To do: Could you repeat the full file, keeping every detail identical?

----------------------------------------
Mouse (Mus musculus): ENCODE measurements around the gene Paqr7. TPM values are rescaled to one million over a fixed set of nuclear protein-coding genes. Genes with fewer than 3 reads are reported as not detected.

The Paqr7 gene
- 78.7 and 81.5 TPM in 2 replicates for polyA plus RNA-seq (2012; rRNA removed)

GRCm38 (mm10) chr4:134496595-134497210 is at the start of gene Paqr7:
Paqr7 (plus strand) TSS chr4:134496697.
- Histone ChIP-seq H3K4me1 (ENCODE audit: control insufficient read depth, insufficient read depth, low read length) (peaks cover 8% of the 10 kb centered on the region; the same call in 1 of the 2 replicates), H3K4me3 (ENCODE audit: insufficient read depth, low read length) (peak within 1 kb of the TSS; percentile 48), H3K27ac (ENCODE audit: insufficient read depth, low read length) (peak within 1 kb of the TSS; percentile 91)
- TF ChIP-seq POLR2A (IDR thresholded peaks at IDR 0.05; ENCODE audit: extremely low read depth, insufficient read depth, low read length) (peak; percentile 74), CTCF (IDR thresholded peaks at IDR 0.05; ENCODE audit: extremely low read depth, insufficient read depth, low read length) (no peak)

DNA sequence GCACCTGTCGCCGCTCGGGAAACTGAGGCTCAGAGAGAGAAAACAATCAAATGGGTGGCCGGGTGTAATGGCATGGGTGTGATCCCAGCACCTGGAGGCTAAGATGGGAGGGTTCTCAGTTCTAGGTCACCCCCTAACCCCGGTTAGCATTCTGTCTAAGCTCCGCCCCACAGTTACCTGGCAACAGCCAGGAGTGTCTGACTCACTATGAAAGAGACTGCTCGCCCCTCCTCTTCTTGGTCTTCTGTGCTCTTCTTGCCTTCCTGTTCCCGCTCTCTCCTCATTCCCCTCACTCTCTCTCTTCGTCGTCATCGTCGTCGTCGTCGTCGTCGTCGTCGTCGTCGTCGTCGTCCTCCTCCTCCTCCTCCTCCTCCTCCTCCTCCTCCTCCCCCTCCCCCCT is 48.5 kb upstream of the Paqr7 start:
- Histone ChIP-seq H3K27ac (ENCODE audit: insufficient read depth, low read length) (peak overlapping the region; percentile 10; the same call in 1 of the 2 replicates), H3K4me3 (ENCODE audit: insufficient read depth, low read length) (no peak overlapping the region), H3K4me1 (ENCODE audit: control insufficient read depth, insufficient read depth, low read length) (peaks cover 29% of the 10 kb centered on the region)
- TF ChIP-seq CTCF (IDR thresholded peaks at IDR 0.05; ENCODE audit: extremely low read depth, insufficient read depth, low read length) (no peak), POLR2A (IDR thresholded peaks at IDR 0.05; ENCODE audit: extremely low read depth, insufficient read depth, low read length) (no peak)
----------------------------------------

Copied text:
Mouse (Mus musculus): ENCODE measurements around the gene Paqr7. TPM values are rescaled to one million over a fixed set of nuclear protein-coding genes. Genes with fewer than 3 reads are reported as not detected.

The Paqr7 gene
- 78.7 and 81.5 TPM in 2 replicates for polyA plus RNA-seq (2012; rRNA removed)

GRCm38 (mm10) chr4:134496595-134497210 is at the start of gene Paqr7:
Paqr7 (plus strand) TSS chr4:134496697.
- Histone ChIP-seq H3K4me1 (ENCODE audit: control insufficient read depth, insufficient read depth, low read length) (peaks cover 8% of the 10 kb centered on the region; the same call in 1 of the 2 replicates), H3K4me3 (ENCODE audit: insufficient read depth, low read length) (peak within 1 kb of the TSS; percentile 48), H3K27ac (ENCODE audit: insufficient read depth, low read length) (peak within 1 kb of the TSS; percentile 91)
- TF ChIP-seq POLR2A (IDR thresholded peaks at IDR 0.05; ENCODE audit: extremely low read depth, insufficient read depth, low read length) (peak; percentile 74), CTCF (IDR thresholded peaks at IDR 0.05; ENCODE audit: extremely low read depth, insufficient read depth, low read length) (no peak)

DNA sequence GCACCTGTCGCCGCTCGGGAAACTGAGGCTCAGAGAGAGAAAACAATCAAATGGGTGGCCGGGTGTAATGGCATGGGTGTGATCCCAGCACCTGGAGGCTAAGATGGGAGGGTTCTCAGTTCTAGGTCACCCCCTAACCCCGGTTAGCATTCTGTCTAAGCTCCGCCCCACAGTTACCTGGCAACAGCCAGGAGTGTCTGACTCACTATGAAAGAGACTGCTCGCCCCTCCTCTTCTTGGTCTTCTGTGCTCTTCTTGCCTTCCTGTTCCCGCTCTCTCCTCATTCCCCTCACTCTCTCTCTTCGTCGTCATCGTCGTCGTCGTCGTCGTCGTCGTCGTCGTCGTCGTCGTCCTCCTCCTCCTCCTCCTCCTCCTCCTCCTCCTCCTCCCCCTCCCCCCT is 48.5 kb upstream of the Paqr7 start:
- Histone ChIP-seq H3K27ac (ENCODE audit: insufficient read depth, low read length) (peak overlapping the region; percentile 10; the same call in 1 of the 2 replicates), H3K4me3 (ENCODE audit: insufficient read depth, low read length) (no peak overlapping the region), H3K4me1 (ENCODE audit: control insufficient read depth, insufficient read depth, low read length) (peaks cover 29% of the 10 kb centered on the region)
- TF ChIP-seq CTCF (IDR thresholded peaks at IDR 0.05; ENCODE audit: extremely low read depth, insufficient read depth, low read length) (no peak), POLR2A (IDR thresholded peaks at IDR 0.05; ENCODE audit: extremely low read depth, insufficient read depth, low read length) (no peak)